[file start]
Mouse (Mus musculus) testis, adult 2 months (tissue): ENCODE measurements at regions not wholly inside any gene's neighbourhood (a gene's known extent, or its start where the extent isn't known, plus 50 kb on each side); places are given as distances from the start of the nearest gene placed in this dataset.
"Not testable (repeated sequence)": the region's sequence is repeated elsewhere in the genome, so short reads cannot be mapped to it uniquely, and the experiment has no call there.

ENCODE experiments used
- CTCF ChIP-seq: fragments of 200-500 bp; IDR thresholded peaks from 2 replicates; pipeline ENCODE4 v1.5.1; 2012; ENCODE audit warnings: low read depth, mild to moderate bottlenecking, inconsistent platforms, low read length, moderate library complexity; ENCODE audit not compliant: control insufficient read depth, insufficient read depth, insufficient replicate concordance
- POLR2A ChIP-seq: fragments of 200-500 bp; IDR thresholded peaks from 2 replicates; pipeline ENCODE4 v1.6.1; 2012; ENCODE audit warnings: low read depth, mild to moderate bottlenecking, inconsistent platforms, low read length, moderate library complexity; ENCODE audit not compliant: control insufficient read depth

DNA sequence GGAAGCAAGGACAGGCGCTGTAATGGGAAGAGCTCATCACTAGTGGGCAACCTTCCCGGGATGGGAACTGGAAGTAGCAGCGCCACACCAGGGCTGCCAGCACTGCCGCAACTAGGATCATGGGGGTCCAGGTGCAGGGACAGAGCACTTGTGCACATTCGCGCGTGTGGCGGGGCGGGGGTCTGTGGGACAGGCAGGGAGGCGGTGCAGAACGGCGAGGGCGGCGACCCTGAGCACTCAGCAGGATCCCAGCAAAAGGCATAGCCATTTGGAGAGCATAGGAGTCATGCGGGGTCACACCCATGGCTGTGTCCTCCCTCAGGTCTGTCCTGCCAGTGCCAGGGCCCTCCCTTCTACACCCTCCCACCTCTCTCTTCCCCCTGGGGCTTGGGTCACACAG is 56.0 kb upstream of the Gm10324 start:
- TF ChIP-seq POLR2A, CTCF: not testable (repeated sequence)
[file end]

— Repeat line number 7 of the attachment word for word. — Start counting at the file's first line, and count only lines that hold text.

- TF ChIP-seq POLR2A, CTCF: not testable (repeated sequence)